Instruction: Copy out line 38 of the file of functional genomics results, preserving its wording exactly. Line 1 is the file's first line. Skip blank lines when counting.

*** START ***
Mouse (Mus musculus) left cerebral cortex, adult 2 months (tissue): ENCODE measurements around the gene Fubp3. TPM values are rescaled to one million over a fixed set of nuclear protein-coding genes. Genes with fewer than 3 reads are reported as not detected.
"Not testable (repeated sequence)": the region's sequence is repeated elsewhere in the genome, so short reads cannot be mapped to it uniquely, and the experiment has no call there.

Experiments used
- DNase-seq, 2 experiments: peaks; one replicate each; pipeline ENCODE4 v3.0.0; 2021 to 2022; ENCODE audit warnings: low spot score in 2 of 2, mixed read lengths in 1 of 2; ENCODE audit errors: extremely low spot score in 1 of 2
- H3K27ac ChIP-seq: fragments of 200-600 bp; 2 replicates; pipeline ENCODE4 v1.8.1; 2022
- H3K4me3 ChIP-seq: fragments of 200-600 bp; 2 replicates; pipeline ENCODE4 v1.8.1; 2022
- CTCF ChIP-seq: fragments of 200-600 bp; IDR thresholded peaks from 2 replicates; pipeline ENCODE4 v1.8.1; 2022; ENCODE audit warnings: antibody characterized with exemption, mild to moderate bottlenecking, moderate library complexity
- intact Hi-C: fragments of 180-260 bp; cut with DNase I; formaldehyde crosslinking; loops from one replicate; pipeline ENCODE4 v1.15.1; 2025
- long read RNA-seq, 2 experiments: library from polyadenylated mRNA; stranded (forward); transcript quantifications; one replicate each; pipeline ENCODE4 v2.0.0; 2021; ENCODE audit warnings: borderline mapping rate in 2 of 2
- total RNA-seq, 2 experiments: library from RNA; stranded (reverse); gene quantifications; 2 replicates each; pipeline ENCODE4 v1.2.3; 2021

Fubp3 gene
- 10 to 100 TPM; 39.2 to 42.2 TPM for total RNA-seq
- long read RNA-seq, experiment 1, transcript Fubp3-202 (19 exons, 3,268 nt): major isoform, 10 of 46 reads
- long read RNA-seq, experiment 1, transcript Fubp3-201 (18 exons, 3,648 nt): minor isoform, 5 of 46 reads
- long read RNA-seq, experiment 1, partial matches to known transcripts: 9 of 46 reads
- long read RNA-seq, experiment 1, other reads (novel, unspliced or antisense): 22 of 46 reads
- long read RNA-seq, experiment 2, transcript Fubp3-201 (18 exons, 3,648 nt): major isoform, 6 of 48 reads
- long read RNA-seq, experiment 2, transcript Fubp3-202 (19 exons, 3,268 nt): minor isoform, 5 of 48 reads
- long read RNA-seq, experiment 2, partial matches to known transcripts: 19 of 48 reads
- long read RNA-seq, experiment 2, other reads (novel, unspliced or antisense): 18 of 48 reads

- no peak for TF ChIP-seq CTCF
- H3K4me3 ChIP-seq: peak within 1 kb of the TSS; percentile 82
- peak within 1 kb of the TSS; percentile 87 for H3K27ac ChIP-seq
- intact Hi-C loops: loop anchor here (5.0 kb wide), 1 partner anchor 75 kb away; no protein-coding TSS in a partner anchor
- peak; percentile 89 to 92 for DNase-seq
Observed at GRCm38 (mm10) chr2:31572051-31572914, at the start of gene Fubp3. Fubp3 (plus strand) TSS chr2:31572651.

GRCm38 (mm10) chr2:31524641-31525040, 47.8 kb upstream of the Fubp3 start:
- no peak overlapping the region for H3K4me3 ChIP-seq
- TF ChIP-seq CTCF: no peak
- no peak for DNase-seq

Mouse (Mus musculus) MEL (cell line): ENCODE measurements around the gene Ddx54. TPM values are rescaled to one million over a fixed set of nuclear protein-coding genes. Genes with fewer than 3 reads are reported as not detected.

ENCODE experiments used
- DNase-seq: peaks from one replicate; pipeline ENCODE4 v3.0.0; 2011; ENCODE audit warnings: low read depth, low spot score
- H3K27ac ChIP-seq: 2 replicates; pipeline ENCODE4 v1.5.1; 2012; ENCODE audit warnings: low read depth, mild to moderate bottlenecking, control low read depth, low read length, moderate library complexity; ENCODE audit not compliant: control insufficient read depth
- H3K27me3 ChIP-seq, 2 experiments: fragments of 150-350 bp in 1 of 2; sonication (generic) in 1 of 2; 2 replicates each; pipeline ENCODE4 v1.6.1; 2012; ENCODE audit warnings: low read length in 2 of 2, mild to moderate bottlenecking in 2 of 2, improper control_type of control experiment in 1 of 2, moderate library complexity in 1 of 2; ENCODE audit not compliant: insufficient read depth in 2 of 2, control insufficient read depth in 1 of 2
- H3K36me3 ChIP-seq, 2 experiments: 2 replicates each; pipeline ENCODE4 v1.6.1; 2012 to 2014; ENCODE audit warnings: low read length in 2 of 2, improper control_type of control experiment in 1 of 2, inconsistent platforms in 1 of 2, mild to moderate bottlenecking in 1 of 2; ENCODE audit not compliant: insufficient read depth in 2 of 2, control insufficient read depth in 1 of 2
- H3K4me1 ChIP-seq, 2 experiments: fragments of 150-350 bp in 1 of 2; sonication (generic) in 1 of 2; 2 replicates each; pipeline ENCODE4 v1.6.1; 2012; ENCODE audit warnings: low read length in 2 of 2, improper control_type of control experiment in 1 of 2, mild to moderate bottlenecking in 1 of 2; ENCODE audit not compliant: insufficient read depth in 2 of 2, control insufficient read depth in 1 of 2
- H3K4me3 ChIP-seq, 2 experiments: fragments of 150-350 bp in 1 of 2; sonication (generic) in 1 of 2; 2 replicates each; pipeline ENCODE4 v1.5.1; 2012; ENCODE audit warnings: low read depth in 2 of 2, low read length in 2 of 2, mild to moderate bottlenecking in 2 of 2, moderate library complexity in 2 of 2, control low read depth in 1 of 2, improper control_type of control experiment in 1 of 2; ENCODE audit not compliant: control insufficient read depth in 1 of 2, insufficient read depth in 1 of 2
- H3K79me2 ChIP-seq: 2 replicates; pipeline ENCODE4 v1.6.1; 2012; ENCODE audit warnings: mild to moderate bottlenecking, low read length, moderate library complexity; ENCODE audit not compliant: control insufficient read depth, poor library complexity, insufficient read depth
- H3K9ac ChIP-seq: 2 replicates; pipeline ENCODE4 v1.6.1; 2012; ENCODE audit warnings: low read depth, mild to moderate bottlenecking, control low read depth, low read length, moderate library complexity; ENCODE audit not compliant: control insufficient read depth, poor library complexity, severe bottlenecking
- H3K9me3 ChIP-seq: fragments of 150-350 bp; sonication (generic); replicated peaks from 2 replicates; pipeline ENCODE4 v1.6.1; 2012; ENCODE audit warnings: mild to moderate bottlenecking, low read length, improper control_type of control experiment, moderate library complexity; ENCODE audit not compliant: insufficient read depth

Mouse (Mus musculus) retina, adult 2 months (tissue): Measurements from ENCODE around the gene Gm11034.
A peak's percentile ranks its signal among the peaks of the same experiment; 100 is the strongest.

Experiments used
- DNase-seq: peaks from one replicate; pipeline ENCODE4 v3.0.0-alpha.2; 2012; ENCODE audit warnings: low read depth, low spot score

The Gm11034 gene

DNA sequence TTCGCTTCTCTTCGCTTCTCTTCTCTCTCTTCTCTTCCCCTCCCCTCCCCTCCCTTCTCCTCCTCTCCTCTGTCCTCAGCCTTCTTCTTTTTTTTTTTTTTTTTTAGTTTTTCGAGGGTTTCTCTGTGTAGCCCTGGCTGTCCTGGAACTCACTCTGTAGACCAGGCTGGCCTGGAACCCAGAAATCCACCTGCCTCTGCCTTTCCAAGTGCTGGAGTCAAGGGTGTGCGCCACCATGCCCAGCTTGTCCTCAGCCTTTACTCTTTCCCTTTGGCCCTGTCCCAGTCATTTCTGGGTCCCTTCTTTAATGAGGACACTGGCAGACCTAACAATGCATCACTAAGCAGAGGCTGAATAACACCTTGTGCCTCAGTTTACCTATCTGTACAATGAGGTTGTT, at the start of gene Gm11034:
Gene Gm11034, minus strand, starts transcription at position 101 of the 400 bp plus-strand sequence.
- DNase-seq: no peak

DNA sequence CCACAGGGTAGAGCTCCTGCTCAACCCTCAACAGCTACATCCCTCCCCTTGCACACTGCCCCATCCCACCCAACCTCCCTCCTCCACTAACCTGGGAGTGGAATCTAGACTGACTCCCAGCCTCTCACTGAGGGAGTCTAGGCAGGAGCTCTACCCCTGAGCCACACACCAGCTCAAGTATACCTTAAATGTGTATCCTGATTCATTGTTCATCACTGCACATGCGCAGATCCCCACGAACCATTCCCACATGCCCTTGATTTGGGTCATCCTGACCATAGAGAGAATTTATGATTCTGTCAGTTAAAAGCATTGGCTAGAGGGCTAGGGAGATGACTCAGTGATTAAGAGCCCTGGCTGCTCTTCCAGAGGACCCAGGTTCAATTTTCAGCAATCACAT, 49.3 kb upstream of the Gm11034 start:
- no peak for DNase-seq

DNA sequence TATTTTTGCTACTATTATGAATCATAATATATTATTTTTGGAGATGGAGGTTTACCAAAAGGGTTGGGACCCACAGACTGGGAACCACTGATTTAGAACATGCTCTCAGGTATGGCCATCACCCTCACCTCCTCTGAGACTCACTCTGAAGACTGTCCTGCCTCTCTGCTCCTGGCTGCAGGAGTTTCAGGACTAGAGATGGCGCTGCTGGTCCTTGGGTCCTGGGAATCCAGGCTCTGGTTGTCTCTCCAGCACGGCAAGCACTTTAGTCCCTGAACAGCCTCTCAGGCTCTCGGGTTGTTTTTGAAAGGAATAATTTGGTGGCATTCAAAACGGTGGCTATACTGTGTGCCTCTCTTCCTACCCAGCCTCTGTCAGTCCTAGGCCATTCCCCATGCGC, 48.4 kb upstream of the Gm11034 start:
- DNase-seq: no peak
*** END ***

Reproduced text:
- H3K4me3 ChIP-seq, 2 experiments: fragments of 150-350 bp in 1 of 2; sonication (generic) in 1 of 2; 2 replicates each; pipeline ENCODE4 v1.5.1; 2012; ENCODE audit warnings: low read depth in 2 of 2, low read length in 2 of 2, mild to moderate bottlenecking in 2 of 2, moderate library complexity in 2 of 2, control low read depth in 1 of 2, improper control_type of control experiment in 1 of 2; ENCODE audit not compliant: control insufficient read depth in 1 of 2, insufficient read depth in 1 of 2